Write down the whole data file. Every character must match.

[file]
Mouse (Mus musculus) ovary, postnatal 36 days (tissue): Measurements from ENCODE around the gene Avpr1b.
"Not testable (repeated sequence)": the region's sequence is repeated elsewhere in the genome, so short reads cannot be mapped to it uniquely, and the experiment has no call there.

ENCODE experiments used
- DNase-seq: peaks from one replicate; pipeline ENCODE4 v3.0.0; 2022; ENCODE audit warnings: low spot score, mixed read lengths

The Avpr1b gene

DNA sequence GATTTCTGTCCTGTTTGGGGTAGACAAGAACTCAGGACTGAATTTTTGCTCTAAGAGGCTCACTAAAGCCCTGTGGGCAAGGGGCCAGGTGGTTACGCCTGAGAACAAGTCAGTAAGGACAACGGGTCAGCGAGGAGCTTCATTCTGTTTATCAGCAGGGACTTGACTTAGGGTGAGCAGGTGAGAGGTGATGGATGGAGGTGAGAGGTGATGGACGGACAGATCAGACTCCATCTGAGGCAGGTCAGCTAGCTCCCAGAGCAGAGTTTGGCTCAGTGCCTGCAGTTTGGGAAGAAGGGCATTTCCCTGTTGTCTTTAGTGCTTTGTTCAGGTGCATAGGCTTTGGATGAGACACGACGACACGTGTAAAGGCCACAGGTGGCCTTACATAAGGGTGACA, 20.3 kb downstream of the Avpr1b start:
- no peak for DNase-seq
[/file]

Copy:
Mouse (Mus musculus) ovary, postnatal 36 days (tissue): Measurements from ENCODE around the gene Avpr1b.
"Not testable (repeated sequence)": the region's sequence is repeated elsewhere in the genome, so short reads cannot be mapped to it uniquely, and the experiment has no call there.

ENCODE experiments used
- DNase-seq: peaks from one replicate; pipeline ENCODE4 v3.0.0; 2022; ENCODE audit warnings: low spot score, mixed read lengths

The Avpr1b gene

DNA sequence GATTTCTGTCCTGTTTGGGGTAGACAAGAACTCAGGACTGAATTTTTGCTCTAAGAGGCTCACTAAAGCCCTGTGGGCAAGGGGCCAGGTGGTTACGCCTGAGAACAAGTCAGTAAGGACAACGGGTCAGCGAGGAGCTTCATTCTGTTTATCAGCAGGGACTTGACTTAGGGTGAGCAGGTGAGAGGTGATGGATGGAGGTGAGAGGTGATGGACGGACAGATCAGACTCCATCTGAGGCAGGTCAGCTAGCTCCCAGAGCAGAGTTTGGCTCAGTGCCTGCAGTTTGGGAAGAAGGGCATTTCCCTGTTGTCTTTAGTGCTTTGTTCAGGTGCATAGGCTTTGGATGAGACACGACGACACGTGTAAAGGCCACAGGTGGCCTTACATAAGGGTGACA, 20.3 kb downstream of the Avpr1b start:
- no peak for DNase-seq